Gas Works Park environmental clean-up work continues

by June 29th, 2012

The next tweak in fixing Seattle Gas Works Park’s contamination problem will likely occur next fall when a half-acre tarp will be buried in the site’s northeast corner. This will be the latest measure to ensure more pollution, in this case toxic and carcinogenic polycyclic aromatic hydrocarbons, won’t ooze from the park into Seattle’s Lake Union. Ultimately, all this effort will lead to cleaning up underwater sediment contaminated by old wastes from the park. In the first half of the 20th century, gas companies operated on the north shore of today’s 20-acre park site a plant that converted coal and oil into gas. The byproducts of that plant were used for a tar refinery at the same location.

A public comment period ended Friday on the latest fix-it measure, meaning the Washington Department of Ecology will review comments and plans for the next few months. John Keeling, the state’s manager for this project, speculated a contract will be signed by next fall to lay out a half-acre geofabric sheet – a plastic-like material commonly used in landscaping that will stop rainwater from seeping through – and to cover that tarp under a foot-thick layer of soil.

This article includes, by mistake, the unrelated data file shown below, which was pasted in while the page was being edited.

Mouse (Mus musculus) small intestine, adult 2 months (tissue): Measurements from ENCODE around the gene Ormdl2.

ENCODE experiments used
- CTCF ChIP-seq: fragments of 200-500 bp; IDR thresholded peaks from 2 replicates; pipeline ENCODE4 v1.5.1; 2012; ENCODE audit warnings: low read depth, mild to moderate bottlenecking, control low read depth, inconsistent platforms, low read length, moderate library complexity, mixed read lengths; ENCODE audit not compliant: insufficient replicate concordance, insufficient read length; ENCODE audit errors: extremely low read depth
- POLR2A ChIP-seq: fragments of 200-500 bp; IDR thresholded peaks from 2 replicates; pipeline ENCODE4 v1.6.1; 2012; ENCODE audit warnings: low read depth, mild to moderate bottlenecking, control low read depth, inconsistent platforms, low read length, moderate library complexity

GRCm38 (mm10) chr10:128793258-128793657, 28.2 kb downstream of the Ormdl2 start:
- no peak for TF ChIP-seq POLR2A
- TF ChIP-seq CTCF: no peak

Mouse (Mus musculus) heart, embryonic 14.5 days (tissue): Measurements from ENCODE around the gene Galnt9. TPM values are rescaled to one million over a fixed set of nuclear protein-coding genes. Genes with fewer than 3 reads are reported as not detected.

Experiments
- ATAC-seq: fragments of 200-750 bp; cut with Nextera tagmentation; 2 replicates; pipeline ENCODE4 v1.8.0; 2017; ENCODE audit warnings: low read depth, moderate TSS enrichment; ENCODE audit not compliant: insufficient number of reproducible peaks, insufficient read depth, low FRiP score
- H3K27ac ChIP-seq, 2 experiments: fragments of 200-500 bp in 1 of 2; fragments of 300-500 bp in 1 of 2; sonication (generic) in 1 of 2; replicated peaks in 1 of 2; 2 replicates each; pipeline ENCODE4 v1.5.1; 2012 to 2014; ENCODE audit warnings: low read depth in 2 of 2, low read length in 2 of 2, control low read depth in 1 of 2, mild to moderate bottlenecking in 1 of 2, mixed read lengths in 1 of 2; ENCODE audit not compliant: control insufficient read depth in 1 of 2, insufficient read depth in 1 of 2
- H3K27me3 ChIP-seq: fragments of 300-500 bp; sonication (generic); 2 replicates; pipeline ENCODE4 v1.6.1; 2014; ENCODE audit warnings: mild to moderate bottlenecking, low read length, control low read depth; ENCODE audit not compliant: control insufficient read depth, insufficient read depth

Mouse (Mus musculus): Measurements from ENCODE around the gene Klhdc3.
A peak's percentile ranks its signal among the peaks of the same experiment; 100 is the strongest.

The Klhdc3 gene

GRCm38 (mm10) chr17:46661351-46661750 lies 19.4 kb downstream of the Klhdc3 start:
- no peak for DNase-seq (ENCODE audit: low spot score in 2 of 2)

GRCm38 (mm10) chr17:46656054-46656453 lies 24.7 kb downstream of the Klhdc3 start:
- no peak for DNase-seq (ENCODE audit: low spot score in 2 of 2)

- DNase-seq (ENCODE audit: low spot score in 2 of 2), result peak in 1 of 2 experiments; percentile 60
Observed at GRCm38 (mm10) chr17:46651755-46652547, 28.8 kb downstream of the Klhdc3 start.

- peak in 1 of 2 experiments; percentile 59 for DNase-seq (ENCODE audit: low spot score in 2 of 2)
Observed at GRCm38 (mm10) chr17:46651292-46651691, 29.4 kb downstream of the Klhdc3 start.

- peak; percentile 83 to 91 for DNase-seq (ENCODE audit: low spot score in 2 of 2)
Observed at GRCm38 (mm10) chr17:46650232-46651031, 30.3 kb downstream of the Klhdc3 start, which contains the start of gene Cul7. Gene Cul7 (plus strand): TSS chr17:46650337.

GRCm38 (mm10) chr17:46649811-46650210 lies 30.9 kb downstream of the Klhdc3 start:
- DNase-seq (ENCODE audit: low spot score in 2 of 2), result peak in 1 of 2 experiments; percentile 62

That measure is to prevent soil contaminated with polycyclic aromatic hydrocarbons, or PAHs – toxic and carcinogenic – from eroding into Lake Union. Here is a more detailed breakdown of the contaminants beneath park’s surface. This project will also modify the site’s drainage.

In 2000 and 2001, the state supervised putting a tarp-like covering under two feet of topsoil over much of the park to combat the rainwater that carries pollutants in the soil to the lake. The new project will tackle a spot where the extra work will slow down the seeping contaminants some more.

Public Data Ferret’s Environment archive

Meanwhile, state experts found high levels of pollutants from Gas Works Park already extending roughly 200 yards off Lake Union’s northern shore. A study is underway to determine the extent of the contamination in the lake’s sediment. The state expects actual work to begin on the new Gas Works Park soil project by October, Keeling said. A cost estimate is till up in the air.


Public Data Ferret is a news knowledge base program of the Seattle-based 501c3 public charity, Public Eye Northwest. Ferret In The News. Donate; subscribe (free)/volunteer.